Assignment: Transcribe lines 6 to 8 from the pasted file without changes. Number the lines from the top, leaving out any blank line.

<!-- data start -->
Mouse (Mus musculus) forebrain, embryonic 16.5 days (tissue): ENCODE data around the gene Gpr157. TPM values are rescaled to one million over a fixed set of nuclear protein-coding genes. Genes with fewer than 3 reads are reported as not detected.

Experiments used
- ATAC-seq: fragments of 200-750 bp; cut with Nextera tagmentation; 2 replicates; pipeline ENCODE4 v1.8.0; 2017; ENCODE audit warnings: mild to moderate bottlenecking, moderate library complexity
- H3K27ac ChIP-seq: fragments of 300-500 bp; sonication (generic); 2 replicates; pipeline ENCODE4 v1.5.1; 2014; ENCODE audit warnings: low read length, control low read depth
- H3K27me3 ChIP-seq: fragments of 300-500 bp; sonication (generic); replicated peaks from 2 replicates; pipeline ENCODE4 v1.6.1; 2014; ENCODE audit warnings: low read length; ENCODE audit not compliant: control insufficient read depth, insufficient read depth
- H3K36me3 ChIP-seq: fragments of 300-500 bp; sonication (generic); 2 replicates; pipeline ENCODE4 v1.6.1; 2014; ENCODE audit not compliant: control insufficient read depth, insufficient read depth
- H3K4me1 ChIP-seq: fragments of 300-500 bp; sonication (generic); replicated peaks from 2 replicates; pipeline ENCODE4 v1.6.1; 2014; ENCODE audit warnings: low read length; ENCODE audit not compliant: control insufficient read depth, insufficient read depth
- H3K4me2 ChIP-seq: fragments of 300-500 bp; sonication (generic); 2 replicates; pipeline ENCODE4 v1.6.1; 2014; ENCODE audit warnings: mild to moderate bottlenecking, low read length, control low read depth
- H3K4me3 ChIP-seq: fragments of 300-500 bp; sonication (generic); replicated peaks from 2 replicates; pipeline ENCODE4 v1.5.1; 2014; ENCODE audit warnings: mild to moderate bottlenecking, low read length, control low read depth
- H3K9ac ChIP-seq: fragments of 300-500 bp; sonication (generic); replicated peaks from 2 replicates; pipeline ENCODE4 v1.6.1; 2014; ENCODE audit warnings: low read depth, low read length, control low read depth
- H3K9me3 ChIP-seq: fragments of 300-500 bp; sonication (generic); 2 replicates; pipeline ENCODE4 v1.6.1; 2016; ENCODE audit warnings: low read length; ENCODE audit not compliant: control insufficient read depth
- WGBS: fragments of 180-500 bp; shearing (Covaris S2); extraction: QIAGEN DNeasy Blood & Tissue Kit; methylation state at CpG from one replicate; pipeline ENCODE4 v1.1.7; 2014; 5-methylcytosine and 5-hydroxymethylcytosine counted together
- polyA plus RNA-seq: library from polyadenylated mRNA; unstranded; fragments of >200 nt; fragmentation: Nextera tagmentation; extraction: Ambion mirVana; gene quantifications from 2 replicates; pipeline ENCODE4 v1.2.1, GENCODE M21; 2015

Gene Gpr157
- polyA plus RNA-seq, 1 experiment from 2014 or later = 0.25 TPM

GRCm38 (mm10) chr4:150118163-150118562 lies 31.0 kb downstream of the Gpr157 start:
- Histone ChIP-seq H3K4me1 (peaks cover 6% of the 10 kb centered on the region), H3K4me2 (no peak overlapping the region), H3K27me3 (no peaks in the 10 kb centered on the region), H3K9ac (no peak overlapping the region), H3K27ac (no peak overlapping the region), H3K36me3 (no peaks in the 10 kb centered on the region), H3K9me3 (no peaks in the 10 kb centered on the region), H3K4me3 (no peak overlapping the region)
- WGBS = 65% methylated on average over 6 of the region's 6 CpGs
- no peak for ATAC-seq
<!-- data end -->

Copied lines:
- H3K36me3 ChIP-seq: fragments of 300-500 bp; sonication (generic); 2 replicates; pipeline ENCODE4 v1.6.1; 2014; ENCODE audit not compliant: control insufficient read depth, insufficient read depth
- H3K4me1 ChIP-seq: fragments of 300-500 bp; sonication (generic); replicated peaks from 2 replicates; pipeline ENCODE4 v1.6.1; 2014; ENCODE audit warnings: low read length; ENCODE audit not compliant: control insufficient read depth, insufficient read depth
- H3K4me2 ChIP-seq: fragments of 300-500 bp; sonication (generic); 2 replicates; pipeline ENCODE4 v1.6.1; 2014; ENCODE audit warnings: mild to moderate bottlenecking, low read length, control low read depth